By Chris Prentice
NEW YORK (Reuters) -Fintech investment adviser Titan Global Capital Management USA LLC agreed to pay over $1 million to settle charges from the U.S. Securities and Exchange Commission (SEC) that it misled investors about performance metrics and custody of clients’ crypto assets.
Titan, a New York-based registered investment adviser, misled investors with statements made on its website about hypothetical returns from August 2021 to October 2022, the SEC said in a statement.
That included touting annualized crypto performance results as high 2,700% without telling investors they were extrapolated from a “purely” hypothetical three-week period, the SEC said in a charging document. The resolution marks the first violation under a recently-amended SEC rule that allows advisers to use such hypothetical metrics only if they meet certain requirements designed to prevent fraud.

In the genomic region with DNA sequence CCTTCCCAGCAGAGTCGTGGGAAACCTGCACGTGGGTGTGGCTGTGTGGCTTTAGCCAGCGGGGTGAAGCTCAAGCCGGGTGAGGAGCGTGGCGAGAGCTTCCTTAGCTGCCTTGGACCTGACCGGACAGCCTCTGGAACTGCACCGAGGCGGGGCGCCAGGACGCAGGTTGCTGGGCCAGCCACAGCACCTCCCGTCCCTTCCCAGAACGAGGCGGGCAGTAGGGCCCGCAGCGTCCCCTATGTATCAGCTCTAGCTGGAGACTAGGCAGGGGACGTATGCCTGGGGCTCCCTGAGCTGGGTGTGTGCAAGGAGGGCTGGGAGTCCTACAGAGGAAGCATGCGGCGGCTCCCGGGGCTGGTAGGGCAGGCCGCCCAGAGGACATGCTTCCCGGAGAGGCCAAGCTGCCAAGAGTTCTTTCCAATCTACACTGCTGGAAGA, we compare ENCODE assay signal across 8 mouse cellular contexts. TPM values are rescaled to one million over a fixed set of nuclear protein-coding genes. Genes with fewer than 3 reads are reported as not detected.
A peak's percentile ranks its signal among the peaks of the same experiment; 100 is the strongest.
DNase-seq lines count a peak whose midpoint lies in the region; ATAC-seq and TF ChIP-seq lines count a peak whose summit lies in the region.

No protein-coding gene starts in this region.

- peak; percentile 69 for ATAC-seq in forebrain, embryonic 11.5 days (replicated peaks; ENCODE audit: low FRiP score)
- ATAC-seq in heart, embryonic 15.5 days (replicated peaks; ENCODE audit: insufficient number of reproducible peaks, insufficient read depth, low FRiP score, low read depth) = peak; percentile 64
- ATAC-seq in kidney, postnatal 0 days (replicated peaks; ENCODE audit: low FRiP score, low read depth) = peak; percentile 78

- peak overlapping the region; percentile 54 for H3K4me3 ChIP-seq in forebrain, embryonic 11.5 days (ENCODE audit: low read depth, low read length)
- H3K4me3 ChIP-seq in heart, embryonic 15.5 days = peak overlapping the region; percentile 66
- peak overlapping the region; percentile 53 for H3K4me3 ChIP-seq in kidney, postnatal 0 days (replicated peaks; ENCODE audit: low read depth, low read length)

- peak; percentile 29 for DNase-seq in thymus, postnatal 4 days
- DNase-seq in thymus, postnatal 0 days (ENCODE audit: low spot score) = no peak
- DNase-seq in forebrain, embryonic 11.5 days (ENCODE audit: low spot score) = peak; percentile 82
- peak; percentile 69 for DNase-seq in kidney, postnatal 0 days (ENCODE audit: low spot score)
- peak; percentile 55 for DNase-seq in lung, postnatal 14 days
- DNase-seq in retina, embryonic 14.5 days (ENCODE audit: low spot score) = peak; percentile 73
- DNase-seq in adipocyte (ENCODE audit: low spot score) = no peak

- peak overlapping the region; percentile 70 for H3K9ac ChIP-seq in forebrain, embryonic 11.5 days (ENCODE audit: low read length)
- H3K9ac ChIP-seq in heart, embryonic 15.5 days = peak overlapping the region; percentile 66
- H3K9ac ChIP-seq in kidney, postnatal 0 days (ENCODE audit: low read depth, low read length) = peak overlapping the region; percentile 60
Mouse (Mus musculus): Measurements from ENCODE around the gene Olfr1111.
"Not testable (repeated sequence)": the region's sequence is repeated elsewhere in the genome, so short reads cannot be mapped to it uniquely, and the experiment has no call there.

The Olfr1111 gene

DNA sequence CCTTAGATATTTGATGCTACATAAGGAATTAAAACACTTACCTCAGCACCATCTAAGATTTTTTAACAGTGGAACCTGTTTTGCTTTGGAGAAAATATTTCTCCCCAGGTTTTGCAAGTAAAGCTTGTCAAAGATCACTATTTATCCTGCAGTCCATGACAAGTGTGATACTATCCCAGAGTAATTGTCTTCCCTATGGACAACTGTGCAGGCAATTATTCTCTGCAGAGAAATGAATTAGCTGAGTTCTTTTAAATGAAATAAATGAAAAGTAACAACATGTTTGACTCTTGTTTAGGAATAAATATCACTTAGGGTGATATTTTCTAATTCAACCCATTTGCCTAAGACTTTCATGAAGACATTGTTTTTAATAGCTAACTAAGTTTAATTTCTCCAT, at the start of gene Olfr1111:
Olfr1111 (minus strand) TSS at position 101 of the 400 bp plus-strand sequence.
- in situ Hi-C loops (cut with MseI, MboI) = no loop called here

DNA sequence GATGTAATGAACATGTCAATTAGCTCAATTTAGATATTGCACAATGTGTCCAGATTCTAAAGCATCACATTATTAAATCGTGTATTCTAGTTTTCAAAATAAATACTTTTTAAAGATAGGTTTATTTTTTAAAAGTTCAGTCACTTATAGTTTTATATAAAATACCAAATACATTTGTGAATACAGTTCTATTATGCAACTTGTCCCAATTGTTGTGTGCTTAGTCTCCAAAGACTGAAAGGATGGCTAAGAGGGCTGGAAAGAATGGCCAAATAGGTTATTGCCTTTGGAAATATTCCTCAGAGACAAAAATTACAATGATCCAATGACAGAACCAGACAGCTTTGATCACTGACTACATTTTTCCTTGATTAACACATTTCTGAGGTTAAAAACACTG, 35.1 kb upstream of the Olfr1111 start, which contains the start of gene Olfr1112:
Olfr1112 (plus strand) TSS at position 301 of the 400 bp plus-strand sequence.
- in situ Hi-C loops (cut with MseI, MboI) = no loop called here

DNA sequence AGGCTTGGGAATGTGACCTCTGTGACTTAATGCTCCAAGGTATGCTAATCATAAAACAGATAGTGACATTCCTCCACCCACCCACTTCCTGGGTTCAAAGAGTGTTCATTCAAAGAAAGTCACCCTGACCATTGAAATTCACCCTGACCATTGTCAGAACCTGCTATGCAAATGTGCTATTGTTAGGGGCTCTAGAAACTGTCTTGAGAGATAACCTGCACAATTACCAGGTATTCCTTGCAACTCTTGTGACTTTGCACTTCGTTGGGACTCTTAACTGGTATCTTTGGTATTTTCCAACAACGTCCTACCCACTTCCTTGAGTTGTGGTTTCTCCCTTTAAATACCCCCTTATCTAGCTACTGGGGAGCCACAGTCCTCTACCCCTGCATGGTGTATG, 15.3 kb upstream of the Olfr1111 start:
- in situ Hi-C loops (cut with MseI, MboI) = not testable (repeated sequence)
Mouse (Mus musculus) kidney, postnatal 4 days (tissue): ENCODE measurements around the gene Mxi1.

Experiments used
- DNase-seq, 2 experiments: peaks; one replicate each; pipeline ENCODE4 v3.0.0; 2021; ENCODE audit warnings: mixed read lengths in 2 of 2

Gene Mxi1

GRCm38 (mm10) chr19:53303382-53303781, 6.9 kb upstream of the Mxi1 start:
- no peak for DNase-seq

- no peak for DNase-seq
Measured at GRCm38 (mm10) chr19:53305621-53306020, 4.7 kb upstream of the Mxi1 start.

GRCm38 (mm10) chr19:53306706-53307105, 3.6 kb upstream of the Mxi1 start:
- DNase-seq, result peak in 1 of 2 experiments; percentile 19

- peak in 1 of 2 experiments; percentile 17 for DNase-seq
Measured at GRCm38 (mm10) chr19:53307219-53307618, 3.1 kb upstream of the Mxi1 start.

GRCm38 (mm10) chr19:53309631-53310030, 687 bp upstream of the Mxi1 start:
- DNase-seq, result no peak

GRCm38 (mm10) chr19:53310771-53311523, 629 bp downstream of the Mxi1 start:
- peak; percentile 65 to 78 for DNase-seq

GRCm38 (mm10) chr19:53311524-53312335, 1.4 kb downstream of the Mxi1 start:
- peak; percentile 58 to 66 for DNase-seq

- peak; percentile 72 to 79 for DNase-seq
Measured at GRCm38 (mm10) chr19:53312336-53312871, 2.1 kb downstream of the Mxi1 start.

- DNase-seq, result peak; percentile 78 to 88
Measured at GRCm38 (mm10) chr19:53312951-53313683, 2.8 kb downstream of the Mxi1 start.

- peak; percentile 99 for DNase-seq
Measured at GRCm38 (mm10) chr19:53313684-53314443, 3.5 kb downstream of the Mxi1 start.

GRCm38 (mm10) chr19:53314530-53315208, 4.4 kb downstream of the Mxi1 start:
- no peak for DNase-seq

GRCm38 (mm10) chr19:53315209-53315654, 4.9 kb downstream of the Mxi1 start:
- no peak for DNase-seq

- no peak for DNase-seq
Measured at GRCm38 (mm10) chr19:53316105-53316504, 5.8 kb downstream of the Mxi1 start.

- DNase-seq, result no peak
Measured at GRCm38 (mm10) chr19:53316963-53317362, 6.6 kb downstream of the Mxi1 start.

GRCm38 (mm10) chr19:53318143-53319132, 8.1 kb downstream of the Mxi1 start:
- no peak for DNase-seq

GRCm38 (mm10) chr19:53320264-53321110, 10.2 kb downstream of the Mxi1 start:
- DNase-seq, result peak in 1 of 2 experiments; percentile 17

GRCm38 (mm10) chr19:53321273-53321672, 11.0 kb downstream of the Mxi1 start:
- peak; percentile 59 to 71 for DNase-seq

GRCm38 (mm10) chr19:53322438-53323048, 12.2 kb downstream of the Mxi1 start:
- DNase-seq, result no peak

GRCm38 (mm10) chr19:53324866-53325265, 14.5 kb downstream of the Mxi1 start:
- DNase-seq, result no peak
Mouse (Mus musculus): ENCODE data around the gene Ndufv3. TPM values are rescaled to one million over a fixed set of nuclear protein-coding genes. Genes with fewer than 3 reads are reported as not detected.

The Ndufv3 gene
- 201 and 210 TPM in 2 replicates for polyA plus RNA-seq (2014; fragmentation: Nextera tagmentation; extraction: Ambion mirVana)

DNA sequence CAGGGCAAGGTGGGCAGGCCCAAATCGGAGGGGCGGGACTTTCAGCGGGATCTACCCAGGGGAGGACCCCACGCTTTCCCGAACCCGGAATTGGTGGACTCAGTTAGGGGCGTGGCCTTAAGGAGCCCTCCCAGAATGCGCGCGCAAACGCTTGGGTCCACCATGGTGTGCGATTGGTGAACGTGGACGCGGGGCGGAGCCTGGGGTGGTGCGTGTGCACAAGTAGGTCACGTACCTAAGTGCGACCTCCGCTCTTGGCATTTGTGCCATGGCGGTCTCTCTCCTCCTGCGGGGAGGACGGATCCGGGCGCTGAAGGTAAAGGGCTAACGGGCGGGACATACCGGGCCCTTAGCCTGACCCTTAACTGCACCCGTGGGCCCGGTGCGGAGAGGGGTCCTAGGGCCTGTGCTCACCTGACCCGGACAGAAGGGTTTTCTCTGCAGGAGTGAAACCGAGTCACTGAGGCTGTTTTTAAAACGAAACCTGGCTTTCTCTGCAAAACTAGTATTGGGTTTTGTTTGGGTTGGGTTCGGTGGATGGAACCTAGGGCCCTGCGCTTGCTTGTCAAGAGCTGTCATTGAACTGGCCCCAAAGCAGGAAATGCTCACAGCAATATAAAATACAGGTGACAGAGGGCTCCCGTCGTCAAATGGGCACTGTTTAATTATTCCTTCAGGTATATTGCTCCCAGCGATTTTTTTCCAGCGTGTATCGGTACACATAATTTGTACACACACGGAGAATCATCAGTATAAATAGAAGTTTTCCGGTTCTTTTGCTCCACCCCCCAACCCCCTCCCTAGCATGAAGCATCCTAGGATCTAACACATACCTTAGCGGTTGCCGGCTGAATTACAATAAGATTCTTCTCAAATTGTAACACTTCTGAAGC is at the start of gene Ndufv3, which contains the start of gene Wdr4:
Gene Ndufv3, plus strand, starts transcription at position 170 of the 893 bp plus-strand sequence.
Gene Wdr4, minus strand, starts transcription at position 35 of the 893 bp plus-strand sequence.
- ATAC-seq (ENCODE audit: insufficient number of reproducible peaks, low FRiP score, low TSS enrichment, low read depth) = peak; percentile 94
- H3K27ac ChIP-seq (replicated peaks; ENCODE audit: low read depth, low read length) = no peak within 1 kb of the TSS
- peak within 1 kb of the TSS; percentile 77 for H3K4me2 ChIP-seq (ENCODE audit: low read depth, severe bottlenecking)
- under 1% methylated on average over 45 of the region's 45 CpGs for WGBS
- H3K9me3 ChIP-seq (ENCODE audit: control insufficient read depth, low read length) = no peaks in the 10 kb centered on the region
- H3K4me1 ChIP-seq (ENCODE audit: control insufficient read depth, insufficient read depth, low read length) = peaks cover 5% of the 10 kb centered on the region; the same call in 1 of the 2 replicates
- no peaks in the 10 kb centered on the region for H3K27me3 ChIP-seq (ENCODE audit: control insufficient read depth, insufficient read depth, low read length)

Titan, which did not admit to or deny the SEC’s findings, said in a statement it fully cooperated with the SEC’s inquiry and continues to make “significant investments to build and enhance its compliance program”.
Regulators also found Titan made conflicting statements to clients about how it handled custody for crypto assets and failed to adopt policies for employees’ personal trading in crypto assets, among other violations, the agency said.
Reuters previously reported the SEC was investigating investment advisers over whether they are meeting rules around custody of client crypto assets.
Titan agreed to pay a $850,000 civil penalty that will be distributed to affected clients and give back ill-gotten gains and interest of over $192,000, the SEC said.